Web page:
Belmond Mount Nelson
A pale pink gem nestled at the foot of Table Mountain, Belmond Mount Nelson is an iconic landmark in its own right, affectionately known by locals as the ‘Nellie’. A mere 10-minute walk from the vibrant city centre (with complementary shuttle to the V&A Waterfront), this luxurious hotel boasts a star-studded guest list and a fascinating colonial history. The Belmond Mount Nelson Hotel was also the first in Cape Town and thus holds a special place in many Capetonian’s hearts.
The hotel is where the original waterfront began, and it sprawls out behind the famous white entrance. Guests can enjoy the famous afternoon tea on the terrace (do try the hotel’s own blend) accompanied by piano and local birdsong. The pool is super tempting so soak up the sun at one of the largest heated pools in the country, and for families, the hotel has a children’s area and offers activities for the older ones (i.e. swimming and tennis lessons). The Oasis Wing sits above the breakfast room and consists of 30 base category rooms, some of which are interconnecting. This wing is more popular with larger groups and families. The 8 elegant cottages overlook the glorious rose garden and share a pool which is adults only, offering a truly stylish retreat.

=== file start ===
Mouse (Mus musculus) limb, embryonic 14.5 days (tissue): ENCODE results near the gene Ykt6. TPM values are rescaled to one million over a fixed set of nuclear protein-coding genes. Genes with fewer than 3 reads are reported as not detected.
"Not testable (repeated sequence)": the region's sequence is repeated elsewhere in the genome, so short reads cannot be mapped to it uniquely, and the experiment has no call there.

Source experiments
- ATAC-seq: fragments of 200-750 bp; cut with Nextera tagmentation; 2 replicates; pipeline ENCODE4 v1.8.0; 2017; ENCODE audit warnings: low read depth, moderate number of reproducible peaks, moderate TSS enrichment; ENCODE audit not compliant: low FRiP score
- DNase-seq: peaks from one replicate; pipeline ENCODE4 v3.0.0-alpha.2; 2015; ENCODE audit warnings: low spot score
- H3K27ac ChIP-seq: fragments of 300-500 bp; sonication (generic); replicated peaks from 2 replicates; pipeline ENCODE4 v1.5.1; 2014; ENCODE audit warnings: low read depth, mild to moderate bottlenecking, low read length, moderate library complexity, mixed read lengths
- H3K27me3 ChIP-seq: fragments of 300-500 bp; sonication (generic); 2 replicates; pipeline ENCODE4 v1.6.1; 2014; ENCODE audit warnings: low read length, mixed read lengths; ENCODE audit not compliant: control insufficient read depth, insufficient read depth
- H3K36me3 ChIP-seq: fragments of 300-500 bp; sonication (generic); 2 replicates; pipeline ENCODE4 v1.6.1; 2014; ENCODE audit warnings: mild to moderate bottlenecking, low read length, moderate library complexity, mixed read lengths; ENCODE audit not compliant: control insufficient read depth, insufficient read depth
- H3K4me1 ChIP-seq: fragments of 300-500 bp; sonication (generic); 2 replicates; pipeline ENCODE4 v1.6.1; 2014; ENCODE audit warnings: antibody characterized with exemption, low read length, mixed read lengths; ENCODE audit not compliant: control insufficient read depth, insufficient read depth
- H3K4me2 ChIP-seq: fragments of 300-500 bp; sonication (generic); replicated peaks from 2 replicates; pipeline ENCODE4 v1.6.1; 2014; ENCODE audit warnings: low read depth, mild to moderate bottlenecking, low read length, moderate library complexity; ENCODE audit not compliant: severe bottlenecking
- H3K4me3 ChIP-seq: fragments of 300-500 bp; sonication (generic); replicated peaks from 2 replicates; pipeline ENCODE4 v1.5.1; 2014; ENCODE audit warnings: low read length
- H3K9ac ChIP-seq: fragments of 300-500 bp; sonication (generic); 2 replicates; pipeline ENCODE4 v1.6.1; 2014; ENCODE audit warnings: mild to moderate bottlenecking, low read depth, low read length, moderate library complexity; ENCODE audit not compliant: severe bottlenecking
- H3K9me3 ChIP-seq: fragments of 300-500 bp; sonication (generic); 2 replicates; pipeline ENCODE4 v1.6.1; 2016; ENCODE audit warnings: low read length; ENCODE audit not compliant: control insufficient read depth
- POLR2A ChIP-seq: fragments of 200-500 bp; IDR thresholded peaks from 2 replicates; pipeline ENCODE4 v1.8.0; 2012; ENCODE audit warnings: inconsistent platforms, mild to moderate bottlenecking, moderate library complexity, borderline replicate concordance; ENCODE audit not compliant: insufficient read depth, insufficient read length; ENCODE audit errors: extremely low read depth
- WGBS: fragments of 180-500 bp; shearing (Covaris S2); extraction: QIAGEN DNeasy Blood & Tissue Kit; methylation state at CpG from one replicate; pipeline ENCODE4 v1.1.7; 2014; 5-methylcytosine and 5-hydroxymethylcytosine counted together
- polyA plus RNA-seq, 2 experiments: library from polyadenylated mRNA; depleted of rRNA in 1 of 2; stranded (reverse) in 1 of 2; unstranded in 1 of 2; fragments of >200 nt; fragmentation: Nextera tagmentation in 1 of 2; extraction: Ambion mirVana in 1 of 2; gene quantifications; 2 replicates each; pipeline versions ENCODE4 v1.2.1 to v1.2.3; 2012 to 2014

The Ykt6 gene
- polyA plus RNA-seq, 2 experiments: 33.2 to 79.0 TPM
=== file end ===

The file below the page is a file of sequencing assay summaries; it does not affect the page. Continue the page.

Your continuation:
Guests can also have guided tours of the fantastic gardens which are part of Cape Town’s history, if only they could talk! The hotel is also doing some vital work in aiding the survival of the Cape Honeybee. More green fingered guests can help out in the garden or wander round an art exhibition highlighting the plight of these pollinators.
The hotel’s Lord Nelson restaurant is at the heart of the city’s dining scene, the contemporary decor providing a glamorous backdrop to Chef Rudi Liebenberg’s celebrated menus featuring the freshest local ingredients. But the Belmond Mount Nelson are also offering a cutting-edge dining experience – Wasted! Chef Rudi has long been a champion of limiting food waste and has commanded his sous-chefs to create fabulous menus that consist of the ‘fashionably rejected’ fruit, veg and meat. Delicious cordials are made from ginger cuttings, carrot tops are blended into pesto and the almost never used stalks of broccoli are transformed into atjar. South Africa’s food scene is fast catching up with some northern hemisphere heavyweights and this is a true example of its innovation – one not to be missed.
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